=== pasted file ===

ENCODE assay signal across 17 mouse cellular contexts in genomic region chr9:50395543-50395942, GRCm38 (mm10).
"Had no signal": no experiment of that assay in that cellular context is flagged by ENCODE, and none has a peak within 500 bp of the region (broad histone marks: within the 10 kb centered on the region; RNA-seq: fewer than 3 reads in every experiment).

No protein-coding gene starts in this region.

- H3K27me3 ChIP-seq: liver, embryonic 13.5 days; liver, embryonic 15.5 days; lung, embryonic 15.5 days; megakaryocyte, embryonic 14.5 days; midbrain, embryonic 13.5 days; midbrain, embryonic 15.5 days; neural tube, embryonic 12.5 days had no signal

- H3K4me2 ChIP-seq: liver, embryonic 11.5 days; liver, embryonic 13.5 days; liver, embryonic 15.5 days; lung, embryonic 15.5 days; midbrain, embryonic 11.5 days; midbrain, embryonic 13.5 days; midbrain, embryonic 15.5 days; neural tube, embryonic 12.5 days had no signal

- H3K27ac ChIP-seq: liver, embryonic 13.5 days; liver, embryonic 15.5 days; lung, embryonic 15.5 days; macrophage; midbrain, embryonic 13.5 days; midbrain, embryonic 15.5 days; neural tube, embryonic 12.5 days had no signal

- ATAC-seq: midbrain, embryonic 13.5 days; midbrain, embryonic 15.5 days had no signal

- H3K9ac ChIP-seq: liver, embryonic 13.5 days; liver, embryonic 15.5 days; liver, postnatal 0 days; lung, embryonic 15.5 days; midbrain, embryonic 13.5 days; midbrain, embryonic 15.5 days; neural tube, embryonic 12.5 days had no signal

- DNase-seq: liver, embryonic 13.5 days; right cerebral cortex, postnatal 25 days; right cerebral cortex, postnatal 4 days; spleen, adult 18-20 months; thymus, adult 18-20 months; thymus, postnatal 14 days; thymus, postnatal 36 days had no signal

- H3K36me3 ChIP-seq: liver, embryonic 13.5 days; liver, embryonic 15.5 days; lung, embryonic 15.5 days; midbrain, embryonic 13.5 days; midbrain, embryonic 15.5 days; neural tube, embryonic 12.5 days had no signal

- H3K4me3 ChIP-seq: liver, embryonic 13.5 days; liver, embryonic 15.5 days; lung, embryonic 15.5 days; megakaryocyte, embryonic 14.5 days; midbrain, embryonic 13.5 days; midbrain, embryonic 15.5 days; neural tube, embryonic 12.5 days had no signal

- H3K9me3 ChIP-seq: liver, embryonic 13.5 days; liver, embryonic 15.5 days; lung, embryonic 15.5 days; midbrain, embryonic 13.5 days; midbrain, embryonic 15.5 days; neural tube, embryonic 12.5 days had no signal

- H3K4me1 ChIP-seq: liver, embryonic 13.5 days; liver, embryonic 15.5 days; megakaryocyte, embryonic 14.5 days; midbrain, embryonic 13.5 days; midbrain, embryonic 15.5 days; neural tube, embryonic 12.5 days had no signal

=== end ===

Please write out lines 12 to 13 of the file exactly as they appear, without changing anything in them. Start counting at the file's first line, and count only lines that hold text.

- H3K9me3 ChIP-seq: liver, embryonic 13.5 days; liver, embryonic 15.5 days; lung, embryonic 15.5 days; midbrain, embryonic 13.5 days; midbrain, embryonic 15.5 days; neural tube, embryonic 12.5 days had no signal

- H3K4me1 ChIP-seq: liver, embryonic 13.5 days; liver, embryonic 15.5 days; megakaryocyte, embryonic 14.5 days; midbrain, embryonic 13.5 days; midbrain, embryonic 15.5 days; neural tube, embryonic 12.5 days had no signal